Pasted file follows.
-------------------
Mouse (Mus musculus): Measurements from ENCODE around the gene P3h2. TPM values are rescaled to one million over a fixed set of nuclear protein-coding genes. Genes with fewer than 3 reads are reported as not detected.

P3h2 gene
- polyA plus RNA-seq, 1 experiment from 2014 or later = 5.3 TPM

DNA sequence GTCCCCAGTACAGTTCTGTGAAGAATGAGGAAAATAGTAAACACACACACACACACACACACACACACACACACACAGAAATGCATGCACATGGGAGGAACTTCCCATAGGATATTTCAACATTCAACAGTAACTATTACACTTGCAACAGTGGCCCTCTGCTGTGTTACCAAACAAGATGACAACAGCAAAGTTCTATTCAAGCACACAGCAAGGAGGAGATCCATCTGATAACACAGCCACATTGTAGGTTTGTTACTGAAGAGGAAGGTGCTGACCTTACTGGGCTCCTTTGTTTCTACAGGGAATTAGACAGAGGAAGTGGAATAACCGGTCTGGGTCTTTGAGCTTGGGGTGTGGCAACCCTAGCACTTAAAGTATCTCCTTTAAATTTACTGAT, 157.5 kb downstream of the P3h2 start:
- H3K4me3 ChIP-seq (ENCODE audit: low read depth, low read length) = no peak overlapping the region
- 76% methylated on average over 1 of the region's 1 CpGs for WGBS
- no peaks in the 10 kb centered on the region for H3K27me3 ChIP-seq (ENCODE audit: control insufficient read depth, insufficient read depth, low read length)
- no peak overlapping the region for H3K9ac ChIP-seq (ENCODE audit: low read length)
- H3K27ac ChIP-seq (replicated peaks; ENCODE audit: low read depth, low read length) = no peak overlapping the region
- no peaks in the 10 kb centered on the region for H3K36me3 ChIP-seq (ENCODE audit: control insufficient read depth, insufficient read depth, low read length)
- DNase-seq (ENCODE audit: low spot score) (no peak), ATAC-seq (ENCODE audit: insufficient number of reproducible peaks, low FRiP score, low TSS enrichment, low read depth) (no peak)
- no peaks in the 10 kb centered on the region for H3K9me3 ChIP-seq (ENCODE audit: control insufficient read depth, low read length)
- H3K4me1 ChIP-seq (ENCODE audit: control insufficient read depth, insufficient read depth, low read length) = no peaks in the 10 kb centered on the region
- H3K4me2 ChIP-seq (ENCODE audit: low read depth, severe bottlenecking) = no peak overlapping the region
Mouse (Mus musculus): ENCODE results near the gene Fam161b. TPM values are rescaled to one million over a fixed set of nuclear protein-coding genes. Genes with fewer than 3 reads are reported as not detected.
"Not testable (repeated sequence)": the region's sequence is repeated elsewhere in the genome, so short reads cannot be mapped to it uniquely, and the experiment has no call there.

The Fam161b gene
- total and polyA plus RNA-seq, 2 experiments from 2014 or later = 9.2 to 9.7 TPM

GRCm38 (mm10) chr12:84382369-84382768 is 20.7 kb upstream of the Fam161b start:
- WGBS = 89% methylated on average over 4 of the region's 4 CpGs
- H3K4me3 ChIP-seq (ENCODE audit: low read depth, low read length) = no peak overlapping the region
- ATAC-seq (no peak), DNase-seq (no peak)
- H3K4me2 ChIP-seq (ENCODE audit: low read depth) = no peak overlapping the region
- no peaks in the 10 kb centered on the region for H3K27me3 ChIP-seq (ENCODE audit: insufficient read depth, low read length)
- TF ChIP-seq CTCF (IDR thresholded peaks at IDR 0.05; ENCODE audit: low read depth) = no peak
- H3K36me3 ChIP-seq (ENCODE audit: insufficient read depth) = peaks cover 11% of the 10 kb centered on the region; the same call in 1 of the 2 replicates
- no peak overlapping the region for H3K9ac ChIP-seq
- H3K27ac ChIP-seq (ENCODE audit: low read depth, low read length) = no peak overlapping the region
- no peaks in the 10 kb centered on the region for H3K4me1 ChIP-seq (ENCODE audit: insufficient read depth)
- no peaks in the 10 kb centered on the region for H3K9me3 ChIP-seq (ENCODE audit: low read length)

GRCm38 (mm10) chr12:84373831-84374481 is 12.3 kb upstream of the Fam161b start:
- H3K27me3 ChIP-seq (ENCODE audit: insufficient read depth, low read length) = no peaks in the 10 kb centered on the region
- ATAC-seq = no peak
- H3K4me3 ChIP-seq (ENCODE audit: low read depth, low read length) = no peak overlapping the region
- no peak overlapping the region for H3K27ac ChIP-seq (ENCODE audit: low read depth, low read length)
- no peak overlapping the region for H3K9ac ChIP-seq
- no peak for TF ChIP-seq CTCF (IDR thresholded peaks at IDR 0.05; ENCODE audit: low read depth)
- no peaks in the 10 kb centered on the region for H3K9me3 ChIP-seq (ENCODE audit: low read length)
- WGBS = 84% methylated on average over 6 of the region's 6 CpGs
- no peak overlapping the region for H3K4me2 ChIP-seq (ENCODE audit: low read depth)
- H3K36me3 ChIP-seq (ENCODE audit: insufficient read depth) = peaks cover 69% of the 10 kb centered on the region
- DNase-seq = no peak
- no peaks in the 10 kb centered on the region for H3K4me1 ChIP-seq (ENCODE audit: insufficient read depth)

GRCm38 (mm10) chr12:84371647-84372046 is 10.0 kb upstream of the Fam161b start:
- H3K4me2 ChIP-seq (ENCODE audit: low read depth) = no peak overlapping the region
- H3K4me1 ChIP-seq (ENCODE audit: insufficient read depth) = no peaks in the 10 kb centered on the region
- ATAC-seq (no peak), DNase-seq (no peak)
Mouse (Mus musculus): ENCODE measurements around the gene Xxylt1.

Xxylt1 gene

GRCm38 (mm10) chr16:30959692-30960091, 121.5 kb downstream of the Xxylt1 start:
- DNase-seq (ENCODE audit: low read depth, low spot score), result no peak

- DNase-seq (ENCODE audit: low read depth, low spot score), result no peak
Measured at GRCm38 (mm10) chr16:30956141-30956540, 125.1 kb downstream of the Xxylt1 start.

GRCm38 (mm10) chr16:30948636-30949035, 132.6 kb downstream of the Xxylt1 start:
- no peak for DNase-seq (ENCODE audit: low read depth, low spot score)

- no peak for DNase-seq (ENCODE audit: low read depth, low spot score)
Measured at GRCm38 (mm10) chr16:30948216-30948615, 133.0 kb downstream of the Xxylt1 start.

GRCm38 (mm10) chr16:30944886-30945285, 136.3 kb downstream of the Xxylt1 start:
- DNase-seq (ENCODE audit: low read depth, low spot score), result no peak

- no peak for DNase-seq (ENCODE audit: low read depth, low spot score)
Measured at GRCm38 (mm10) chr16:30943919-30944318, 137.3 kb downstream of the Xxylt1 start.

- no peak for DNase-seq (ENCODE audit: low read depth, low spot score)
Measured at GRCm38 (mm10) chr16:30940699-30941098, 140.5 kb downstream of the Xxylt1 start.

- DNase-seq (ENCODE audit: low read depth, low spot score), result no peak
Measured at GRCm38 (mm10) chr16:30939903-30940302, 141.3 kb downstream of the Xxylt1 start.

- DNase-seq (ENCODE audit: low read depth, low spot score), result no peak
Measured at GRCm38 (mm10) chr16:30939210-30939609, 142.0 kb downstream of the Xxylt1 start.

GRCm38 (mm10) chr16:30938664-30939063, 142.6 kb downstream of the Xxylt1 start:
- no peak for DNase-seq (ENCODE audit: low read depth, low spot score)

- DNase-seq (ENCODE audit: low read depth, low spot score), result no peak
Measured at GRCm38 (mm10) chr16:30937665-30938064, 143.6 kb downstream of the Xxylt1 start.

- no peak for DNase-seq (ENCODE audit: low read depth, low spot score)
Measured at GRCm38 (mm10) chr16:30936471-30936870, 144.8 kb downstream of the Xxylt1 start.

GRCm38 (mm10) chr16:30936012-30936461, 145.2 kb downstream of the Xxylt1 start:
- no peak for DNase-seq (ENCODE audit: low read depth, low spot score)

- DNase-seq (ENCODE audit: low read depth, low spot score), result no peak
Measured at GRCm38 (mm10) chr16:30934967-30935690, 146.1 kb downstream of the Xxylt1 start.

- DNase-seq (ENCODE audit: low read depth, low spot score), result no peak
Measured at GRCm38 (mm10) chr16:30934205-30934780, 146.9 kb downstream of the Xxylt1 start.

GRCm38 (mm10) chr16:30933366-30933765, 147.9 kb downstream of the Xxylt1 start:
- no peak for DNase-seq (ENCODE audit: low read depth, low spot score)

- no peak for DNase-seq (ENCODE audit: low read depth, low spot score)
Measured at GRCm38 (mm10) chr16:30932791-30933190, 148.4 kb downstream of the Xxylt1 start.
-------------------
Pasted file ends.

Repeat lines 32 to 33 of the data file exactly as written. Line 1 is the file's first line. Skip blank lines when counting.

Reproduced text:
- H3K27me3 ChIP-seq (ENCODE audit: insufficient read depth, low read length) = no peaks in the 10 kb centered on the region
- ATAC-seq = no peak